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Medical Board MOC

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  • #31

    Maintenance of Certification: The Texas Senate Thursday unanimously approved a bill that would prohibit hospitals and health insurance companies from discriminating against physicians based solely on their maintenance of certification (MOC) status. Senate Bill 1148 by Sen. Dawn Buckingham, MD (R-Lakeway), is a TMA priority. It also would prohibit the Texas Medical Board from requiring MOC for physicians to obtain or renew a medical license. Specifically, the bill states, “A physician is considered a board-certified medical specialist in this state if the physician receives initial certification, regardless of the physician’s maintenance of certification.”


    Your state medical association can help with this….
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    The problem with these bills, and Oklahoma had one fairly similar, is that it does nothing.  No state requires that a physician be board certified, so saying that they don’t require or can’t discriminate based on MOC is meaningless.  A hospital and insurer can still discriminate and not credential based on board certification based on this bill, no?  Any law that has teeth on this matter needs to specifically state that hospitals and health insurers are forbidden to ask about board certification and require it for credentialing purposes.

    As for the intentions of MOC, maybe they weren’t so pure after all.  I can only speak to what our board members have told us – that it was done out of fear that the government would apply standards to us if we didn’t ourselves in wake of the To Err Is Human report.  Turns out the government has a pesky way of applying standards regardless (MACRA, Obamacare, etc.), making this argument moot – especially in light of there being no evidence to support it as an independent marker of quality.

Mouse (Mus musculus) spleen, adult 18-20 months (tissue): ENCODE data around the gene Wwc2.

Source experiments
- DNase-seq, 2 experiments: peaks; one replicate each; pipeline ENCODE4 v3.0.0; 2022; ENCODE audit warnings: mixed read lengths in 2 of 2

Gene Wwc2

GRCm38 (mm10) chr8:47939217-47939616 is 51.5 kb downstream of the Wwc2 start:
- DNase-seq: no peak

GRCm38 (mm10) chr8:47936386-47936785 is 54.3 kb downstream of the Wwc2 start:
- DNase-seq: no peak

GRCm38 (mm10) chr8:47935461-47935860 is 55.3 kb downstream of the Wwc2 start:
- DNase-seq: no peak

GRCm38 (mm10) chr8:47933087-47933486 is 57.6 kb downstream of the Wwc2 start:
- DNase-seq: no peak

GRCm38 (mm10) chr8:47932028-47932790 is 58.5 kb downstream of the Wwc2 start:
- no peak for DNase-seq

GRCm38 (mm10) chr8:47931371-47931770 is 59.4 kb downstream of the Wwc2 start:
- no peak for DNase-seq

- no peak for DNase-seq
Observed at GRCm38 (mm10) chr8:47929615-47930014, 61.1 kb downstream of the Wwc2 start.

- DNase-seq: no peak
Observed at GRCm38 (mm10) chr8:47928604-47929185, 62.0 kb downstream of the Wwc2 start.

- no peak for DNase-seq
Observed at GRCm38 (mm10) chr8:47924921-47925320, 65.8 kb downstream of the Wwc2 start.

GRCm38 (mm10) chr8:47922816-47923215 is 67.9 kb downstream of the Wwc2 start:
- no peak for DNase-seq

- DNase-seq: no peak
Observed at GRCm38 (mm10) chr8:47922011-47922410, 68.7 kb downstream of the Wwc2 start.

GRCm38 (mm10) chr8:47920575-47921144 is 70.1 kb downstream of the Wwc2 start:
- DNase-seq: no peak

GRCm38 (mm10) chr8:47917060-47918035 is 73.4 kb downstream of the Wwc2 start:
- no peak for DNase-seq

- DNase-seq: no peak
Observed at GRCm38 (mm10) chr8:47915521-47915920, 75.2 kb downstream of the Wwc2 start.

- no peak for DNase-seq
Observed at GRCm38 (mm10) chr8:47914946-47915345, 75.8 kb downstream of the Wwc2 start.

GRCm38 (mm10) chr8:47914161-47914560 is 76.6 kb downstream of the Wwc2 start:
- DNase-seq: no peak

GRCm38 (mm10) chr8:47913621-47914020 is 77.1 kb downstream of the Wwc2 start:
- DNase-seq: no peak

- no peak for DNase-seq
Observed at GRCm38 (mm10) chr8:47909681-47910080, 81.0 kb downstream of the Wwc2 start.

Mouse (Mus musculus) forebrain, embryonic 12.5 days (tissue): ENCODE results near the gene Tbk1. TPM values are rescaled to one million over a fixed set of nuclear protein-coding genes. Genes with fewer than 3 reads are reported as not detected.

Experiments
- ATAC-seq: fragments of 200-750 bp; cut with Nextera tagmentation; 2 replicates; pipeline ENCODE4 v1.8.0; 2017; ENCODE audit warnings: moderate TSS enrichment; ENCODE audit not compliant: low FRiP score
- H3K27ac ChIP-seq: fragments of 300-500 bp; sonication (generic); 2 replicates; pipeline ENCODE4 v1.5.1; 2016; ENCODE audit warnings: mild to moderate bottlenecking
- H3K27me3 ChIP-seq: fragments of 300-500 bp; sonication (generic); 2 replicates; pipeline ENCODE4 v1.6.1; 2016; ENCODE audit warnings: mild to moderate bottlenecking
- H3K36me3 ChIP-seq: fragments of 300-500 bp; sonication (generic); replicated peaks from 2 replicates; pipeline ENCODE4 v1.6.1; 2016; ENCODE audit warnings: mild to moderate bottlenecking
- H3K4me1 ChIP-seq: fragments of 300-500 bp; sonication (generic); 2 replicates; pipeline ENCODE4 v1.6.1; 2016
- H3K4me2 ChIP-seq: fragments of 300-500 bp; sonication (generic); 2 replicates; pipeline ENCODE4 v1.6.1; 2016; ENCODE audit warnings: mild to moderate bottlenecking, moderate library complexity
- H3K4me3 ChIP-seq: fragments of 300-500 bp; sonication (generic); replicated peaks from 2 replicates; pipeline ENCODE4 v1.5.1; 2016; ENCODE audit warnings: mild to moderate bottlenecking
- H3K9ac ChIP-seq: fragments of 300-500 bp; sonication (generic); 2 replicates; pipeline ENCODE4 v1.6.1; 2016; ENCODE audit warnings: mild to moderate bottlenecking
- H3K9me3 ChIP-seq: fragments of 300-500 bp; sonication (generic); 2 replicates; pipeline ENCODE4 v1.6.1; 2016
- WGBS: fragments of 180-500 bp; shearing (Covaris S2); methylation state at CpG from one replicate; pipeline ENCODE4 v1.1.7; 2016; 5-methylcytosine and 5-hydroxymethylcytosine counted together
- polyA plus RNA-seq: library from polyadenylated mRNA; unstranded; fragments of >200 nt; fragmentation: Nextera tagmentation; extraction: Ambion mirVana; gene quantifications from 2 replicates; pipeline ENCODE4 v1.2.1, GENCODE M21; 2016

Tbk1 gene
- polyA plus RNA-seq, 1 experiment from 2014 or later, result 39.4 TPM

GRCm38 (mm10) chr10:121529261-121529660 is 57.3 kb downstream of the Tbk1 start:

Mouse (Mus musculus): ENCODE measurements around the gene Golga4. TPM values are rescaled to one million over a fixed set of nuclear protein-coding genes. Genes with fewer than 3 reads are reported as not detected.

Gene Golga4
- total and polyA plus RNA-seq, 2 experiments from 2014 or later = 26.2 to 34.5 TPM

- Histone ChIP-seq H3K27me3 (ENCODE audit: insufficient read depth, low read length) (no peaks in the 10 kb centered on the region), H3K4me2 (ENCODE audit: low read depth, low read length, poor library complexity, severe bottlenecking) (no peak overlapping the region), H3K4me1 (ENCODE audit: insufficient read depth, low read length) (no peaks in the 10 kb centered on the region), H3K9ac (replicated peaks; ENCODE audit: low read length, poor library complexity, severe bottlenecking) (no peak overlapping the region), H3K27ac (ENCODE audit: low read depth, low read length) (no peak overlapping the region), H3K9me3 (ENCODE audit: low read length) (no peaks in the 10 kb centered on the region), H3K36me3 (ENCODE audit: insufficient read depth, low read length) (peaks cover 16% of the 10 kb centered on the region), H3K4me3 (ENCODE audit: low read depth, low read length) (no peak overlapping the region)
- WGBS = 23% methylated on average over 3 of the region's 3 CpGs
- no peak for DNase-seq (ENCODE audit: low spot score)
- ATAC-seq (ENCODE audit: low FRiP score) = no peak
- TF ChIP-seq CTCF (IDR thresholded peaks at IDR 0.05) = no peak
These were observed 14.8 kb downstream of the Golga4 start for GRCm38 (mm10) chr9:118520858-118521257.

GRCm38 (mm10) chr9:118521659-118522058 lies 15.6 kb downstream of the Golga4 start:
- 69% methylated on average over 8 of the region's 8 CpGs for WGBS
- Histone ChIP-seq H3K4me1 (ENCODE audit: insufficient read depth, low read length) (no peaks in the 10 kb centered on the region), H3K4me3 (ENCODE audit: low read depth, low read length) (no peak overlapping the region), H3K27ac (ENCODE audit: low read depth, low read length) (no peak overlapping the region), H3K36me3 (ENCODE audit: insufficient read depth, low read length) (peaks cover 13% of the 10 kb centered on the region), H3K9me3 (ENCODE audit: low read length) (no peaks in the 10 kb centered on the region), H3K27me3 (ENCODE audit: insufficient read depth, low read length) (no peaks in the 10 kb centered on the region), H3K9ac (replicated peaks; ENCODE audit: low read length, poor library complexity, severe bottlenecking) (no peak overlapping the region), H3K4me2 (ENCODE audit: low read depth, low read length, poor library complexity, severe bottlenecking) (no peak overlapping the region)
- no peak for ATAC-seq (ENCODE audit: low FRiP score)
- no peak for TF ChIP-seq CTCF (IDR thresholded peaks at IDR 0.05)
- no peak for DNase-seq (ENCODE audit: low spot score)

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    See the bolded section – it very specifically states that hospitals and insurance companies cannot discriminate based on MOC status.
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    Yes, but if you don’t do MOC you don’t get to keep your board certification.  That is a board-specific decision.  From the hospital’s perspective, they can say “well, we don’t care about MOC, but you don’t have your board certification any more so see ya’”.  Would you honestly risk this if you were a physician in Texas?  I wouldn’t change a thing until the law specifically stated that they cannot discriminate or even inquire (as this induces all sorts of bias that can’t be proved/disproved) about BOARD CERTIFICATION.
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    Read the post – it says that in the State of Texas, you are considered to be Board Certified if you pass your initial certification, regardless of MOC status. I thing they were very clear on the purpose of this bill and on its wording.

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    Interesting.  Doesn't look like it passed but I'll be curious to see how this plays out in reality.  This is going to be a bit of a mess though.  Not that patients often look this stuff up, but if they look to your ABMS board and search for board certified physicians in the area your name won't pop up.  But you'll advertise that you're board certified because the state views you as such.  Could be a problem for moving out of state to practice.  But for those knowing that they are going to stay in TX, this does look promising.  Thanks for sharing.